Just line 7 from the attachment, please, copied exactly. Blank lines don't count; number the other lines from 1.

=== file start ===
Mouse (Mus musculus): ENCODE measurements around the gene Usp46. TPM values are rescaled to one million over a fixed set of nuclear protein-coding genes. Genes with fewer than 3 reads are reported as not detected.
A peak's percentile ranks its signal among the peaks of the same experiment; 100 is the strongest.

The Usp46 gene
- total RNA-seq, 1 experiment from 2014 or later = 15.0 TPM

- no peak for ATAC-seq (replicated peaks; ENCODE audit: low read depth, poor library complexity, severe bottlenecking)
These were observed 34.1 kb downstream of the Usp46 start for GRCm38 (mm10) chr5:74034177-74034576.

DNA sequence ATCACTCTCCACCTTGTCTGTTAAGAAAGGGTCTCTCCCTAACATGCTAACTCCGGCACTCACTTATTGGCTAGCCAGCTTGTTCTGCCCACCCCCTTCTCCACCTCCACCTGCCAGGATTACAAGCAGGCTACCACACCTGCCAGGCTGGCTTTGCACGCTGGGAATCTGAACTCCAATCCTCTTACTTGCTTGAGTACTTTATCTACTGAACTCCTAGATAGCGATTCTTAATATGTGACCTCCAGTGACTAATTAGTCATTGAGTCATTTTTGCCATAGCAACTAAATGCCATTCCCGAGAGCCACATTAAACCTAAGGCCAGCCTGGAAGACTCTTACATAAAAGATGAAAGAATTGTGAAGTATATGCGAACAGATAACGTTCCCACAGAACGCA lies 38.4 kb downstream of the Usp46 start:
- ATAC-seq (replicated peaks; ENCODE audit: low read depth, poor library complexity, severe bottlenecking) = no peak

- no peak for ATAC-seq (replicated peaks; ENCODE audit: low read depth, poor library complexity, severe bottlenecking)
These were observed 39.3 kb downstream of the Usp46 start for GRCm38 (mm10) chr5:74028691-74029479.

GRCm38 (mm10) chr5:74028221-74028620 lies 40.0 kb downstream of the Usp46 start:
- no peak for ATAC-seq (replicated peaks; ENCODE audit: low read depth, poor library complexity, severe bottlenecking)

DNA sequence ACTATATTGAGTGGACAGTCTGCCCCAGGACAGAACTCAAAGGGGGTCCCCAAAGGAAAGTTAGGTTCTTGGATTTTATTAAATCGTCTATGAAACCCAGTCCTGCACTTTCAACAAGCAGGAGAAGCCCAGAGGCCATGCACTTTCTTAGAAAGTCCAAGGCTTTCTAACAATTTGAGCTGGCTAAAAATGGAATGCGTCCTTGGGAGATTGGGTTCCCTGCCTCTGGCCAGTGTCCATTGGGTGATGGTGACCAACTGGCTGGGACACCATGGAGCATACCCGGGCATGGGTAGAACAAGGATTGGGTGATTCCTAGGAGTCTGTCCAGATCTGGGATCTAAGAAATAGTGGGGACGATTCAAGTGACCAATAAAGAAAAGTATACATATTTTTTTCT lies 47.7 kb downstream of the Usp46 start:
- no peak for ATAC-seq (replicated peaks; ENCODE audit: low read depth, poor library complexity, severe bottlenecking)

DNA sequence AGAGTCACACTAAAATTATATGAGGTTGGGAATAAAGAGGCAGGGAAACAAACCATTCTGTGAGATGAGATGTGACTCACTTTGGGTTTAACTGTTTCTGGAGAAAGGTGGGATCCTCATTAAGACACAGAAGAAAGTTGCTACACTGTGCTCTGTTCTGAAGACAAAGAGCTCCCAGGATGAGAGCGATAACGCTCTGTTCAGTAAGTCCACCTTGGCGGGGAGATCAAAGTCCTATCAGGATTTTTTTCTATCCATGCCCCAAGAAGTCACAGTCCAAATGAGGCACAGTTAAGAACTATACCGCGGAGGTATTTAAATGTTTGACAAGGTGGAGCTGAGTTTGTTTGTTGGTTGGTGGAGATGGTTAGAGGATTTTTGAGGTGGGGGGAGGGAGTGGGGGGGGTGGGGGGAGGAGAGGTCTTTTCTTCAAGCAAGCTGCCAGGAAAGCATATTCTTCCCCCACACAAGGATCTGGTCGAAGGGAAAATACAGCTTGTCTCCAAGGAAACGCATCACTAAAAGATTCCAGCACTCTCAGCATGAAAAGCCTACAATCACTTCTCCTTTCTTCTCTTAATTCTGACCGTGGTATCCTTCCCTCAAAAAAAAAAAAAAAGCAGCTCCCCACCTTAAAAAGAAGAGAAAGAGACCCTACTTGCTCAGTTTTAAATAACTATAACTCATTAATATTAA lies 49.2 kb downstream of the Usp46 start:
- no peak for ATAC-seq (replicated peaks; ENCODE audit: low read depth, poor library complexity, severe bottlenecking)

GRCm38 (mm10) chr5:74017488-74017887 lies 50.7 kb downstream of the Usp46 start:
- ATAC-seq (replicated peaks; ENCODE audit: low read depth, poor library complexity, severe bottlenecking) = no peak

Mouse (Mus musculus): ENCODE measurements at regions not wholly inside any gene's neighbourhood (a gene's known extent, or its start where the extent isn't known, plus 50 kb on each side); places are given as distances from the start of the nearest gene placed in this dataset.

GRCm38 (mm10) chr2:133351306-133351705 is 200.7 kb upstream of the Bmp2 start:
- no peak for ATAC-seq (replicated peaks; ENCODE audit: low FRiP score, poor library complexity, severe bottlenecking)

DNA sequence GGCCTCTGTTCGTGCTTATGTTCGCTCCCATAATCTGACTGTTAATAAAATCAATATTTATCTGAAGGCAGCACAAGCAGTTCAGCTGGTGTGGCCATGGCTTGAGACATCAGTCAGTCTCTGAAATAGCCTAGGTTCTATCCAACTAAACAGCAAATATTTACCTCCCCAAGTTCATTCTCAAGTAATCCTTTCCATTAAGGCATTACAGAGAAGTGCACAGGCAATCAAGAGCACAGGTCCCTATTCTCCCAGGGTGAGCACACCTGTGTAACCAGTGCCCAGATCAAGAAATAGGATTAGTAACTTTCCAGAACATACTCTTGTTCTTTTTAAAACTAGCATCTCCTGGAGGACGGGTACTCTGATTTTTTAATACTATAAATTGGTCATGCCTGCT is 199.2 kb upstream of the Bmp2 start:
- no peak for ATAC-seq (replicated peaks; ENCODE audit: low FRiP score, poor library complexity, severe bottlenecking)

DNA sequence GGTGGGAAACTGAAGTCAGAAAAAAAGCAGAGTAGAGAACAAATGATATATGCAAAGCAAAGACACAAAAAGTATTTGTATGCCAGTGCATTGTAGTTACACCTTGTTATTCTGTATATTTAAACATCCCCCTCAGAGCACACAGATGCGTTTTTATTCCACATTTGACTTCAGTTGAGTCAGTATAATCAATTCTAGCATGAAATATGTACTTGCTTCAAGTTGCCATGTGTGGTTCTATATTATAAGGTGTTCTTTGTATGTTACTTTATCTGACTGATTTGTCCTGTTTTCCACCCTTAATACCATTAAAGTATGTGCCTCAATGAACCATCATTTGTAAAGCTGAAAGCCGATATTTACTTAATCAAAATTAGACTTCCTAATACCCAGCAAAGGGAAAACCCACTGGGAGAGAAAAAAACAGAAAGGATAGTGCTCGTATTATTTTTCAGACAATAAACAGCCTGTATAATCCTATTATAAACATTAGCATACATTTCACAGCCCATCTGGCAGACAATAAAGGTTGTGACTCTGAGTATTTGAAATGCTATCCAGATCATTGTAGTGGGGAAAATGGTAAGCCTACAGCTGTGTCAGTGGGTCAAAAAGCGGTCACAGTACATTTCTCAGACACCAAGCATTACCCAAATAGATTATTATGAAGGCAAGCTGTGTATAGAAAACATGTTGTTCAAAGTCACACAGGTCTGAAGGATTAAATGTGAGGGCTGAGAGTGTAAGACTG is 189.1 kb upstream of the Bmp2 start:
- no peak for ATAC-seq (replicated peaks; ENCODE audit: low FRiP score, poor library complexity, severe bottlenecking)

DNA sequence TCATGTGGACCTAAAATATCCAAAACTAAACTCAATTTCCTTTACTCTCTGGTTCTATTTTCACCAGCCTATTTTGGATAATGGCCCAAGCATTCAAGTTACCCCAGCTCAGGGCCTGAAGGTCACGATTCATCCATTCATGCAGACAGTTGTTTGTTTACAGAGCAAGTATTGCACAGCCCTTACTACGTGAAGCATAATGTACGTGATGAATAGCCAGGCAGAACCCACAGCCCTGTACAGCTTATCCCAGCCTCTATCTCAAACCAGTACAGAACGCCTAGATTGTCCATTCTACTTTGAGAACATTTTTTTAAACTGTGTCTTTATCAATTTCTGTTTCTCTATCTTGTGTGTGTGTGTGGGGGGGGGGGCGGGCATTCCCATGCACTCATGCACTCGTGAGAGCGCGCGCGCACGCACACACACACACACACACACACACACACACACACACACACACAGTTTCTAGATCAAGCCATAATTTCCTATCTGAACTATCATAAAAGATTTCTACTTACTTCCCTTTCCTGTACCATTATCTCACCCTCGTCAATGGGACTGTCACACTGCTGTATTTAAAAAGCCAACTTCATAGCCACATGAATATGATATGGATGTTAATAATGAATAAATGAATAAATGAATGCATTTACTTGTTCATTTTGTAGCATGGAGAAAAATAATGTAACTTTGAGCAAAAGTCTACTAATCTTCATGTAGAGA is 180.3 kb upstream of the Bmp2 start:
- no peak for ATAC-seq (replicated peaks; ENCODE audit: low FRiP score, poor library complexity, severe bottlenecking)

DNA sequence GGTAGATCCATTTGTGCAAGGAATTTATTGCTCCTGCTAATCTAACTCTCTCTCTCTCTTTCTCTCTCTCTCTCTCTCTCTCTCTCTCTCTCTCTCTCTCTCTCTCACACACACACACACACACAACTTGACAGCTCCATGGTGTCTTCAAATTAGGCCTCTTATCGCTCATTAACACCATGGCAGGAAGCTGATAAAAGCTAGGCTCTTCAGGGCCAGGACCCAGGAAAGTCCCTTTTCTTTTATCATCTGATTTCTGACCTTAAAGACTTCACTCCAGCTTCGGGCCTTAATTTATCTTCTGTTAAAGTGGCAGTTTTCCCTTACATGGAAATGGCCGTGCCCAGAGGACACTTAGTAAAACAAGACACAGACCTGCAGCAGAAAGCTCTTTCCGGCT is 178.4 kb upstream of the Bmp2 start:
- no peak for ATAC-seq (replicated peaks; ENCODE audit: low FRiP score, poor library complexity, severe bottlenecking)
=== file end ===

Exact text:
DNA sequence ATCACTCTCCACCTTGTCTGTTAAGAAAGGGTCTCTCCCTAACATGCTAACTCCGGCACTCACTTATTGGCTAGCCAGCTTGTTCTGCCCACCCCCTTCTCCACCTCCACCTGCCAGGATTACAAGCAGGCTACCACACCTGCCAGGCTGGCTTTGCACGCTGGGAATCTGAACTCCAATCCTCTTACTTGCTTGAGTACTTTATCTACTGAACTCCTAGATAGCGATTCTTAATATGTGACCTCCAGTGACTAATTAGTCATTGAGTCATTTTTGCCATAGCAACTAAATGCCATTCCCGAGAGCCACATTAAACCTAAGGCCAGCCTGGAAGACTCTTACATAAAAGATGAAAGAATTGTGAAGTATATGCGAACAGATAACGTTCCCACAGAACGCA lies 38.4 kb downstream of the Usp46 start: